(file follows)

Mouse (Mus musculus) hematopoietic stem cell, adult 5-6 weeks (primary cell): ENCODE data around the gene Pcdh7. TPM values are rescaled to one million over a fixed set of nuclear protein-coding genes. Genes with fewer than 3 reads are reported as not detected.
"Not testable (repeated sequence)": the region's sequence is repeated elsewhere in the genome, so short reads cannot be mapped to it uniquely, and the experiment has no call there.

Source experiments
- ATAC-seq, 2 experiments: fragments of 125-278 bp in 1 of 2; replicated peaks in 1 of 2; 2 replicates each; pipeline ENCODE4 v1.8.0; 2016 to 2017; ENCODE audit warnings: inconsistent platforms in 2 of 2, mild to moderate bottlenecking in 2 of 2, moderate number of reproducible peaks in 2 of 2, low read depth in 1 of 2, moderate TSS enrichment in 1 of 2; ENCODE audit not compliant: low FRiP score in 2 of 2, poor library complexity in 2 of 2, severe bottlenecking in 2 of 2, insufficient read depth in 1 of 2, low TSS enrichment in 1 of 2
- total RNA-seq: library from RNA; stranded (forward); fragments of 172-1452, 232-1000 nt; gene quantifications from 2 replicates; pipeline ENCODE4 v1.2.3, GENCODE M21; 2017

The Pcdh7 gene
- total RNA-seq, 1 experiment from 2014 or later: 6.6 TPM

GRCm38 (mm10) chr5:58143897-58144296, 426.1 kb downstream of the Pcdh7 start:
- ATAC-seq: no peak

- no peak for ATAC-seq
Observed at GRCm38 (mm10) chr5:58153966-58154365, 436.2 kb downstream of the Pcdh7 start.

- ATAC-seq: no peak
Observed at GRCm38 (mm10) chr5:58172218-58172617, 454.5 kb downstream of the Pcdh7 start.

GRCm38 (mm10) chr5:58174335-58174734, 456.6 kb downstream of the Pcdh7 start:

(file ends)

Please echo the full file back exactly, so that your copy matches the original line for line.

Mouse (Mus musculus) hematopoietic stem cell, adult 5-6 weeks (primary cell): ENCODE data around the gene Pcdh7. TPM values are rescaled to one million over a fixed set of nuclear protein-coding genes. Genes with fewer than 3 reads are reported as not detected.
"Not testable (repeated sequence)": the region's sequence is repeated elsewhere in the genome, so short reads cannot be mapped to it uniquely, and the experiment has no call there.

Source experiments
- ATAC-seq, 2 experiments: fragments of 125-278 bp in 1 of 2; replicated peaks in 1 of 2; 2 replicates each; pipeline ENCODE4 v1.8.0; 2016 to 2017; ENCODE audit warnings: inconsistent platforms in 2 of 2, mild to moderate bottlenecking in 2 of 2, moderate number of reproducible peaks in 2 of 2, low read depth in 1 of 2, moderate TSS enrichment in 1 of 2; ENCODE audit not compliant: low FRiP score in 2 of 2, poor library complexity in 2 of 2, severe bottlenecking in 2 of 2, insufficient read depth in 1 of 2, low TSS enrichment in 1 of 2
- total RNA-seq: library from RNA; stranded (forward); fragments of 172-1452, 232-1000 nt; gene quantifications from 2 replicates; pipeline ENCODE4 v1.2.3, GENCODE M21; 2017

The Pcdh7 gene
- total RNA-seq, 1 experiment from 2014 or later: 6.6 TPM

GRCm38 (mm10) chr5:58143897-58144296, 426.1 kb downstream of the Pcdh7 start:
- ATAC-seq: no peak

- no peak for ATAC-seq
Observed at GRCm38 (mm10) chr5:58153966-58154365, 436.2 kb downstream of the Pcdh7 start.

- ATAC-seq: no peak
Observed at GRCm38 (mm10) chr5:58172218-58172617, 454.5 kb downstream of the Pcdh7 start.

GRCm38 (mm10) chr5:58174335-58174734, 456.6 kb downstream of the Pcdh7 start: